Chivo Bitcoin automated teller machines (ATMs) have also been installed across the country. At present, there are 200 Bitcoin ATMs in the country where the cryptocurrency can be exchanged for US dollars.
Facilitating Bitcoin Mining
El Salvador’s inclusion of Bitcoin as a legal tender has been followed by providing aid to Bitcoin mining efforts in the country. President Bukele has instructed the state-owned geothermal plant, LaGeo to develop a plan to offer Bitcoin mining facilities using energy generated from the country’s volcanoes.
“Our engineers just informed me that they dug a new well that will provide approximately 95MW of 100% clean, 0 emissions geothermal energy from our volcanos… Starting to design a full bitcoin mining hub around it,” said President Bukele on Twitter on June 9.
History of El Salvador’s economic decision-making
While the adoption of Bitcoin might be seen as a bold move, adopting a foreign currency is not a first for El Salvador. The country took similar steps to adopt the US dollar in 2001. After a period of internal crisis from 1980 to 1992, many Salvadorans migrated to the United States, which built extensive ties between the two countries based on trade and remittance. It was these factors that motivated the country to adopt the US dollar as a replacement to the Colón under the Monetary Integration Act of 2001.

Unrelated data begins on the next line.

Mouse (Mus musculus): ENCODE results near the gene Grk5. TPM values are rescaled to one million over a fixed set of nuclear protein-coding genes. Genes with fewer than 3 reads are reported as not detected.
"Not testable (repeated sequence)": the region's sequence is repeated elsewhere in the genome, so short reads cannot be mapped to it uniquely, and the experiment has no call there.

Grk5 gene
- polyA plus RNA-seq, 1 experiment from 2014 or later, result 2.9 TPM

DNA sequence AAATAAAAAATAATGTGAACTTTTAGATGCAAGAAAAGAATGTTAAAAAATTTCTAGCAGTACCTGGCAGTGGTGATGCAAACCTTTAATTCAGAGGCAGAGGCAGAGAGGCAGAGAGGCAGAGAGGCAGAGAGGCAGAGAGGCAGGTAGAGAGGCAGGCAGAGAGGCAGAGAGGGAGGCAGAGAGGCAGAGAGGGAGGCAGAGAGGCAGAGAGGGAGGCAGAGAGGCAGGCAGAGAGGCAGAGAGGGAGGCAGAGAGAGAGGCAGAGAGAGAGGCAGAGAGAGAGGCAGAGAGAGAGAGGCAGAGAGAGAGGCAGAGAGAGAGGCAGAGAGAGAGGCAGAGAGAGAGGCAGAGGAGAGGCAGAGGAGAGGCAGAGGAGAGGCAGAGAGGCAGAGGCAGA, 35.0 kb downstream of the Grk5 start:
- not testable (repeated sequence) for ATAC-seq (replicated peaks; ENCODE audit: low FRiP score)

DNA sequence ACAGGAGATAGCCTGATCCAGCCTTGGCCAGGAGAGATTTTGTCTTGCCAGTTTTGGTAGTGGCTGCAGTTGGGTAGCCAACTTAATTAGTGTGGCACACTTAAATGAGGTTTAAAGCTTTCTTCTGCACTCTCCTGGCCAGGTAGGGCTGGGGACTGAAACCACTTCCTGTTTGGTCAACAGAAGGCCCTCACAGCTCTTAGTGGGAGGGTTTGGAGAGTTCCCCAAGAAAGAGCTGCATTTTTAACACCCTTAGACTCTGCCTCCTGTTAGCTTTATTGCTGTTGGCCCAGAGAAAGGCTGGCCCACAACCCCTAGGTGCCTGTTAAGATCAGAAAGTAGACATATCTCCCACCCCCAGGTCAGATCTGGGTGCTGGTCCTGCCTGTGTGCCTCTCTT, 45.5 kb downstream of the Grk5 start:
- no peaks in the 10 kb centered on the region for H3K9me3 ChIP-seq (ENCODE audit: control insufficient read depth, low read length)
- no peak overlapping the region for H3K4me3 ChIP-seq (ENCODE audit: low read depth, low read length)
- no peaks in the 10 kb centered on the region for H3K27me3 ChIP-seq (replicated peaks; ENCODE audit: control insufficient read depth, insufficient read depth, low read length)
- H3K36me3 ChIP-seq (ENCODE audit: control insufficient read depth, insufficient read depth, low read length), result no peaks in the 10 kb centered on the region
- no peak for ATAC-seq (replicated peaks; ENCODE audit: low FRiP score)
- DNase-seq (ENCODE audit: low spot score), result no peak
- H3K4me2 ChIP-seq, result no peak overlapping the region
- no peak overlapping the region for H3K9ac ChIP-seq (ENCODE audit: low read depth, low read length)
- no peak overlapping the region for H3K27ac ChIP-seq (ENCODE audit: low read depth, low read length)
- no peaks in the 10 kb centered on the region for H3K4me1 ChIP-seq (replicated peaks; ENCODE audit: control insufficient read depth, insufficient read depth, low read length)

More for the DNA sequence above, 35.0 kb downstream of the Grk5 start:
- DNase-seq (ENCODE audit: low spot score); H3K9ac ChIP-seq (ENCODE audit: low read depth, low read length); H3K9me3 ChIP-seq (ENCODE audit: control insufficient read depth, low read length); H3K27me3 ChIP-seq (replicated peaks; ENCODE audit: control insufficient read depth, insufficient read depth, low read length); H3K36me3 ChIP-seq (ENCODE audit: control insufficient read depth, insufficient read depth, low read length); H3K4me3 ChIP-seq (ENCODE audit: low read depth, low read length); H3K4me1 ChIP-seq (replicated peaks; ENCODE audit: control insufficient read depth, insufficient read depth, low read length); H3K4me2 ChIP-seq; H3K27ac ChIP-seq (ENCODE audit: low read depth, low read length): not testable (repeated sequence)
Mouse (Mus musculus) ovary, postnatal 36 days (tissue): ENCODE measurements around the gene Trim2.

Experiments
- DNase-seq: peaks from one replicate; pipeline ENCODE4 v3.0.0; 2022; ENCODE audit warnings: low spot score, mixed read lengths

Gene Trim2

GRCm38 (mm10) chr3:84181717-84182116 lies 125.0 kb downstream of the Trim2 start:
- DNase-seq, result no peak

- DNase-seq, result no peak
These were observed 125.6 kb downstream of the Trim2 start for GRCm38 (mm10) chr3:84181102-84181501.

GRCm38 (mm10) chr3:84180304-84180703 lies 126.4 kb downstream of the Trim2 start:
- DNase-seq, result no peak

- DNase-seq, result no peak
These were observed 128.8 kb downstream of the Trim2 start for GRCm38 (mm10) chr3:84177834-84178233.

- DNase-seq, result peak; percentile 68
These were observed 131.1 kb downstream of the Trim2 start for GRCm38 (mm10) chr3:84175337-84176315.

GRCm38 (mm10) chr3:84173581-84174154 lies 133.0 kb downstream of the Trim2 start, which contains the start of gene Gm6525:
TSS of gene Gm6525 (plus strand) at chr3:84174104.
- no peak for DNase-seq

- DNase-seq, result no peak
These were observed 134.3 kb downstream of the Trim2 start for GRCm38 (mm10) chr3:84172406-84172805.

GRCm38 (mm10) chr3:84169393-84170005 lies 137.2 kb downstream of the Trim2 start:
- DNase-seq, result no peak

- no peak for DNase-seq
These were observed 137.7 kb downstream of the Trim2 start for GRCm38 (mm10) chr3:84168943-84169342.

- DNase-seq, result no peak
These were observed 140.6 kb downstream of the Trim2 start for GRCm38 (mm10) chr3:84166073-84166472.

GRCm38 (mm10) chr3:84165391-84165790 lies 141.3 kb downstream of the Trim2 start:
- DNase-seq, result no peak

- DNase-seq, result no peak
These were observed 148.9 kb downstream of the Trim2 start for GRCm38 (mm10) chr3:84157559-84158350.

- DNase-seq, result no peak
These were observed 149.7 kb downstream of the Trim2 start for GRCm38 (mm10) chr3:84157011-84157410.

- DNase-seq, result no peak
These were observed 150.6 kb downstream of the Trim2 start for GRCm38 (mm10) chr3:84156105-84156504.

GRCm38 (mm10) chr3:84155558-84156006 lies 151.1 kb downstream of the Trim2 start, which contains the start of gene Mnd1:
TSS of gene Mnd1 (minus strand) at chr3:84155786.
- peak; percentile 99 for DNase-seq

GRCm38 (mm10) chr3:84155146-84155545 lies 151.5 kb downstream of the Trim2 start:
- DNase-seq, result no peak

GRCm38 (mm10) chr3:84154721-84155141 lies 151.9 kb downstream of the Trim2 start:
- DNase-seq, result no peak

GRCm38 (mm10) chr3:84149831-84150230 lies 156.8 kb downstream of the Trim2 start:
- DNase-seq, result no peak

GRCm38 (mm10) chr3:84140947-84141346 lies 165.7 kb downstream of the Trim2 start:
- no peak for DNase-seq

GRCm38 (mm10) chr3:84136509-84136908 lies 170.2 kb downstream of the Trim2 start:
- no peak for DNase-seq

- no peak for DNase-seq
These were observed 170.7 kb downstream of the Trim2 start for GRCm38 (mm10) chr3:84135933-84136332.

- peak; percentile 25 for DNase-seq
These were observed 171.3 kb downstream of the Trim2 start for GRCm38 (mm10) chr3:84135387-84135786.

This decision had a tremendously positive impact on El Salvador’s economy. The country has an average inflation rate of 2.03%, which is the lowest in Latin America. Besides remittance, the United States accounted for 60% of El Salvador’s exports by 2004.
Why is El Salvador adopting Bitcoin?
President Bukele believes that adopting Bitcoin would make it easier for Salvadorians living abroad to send money home. The country relies heavily on remittances, they make up 20% of its Gross Domestic Product (GDP). Over two million Salvadorians live abroad and send US$4 billion home each year. The use of Bitcoin will elimiate transaction fees on these remittances and save Salvadorans US$400 million a year.
Another major reason for this decision, according to President Bukele is to generate jobs and provide financial inclusion to those outside the formal economy. He said that about 70% of the country’s population lacks access to traditional financial services.
Doubts surrounding the adoption of Bitcoin
The adoption of Bitcoin has come with concerns around internet accessibility in El Salvador. To conduct Bitcoin transactions, the internet is an absolute necessity. Only 33.5% of the country’s population has access to the internet.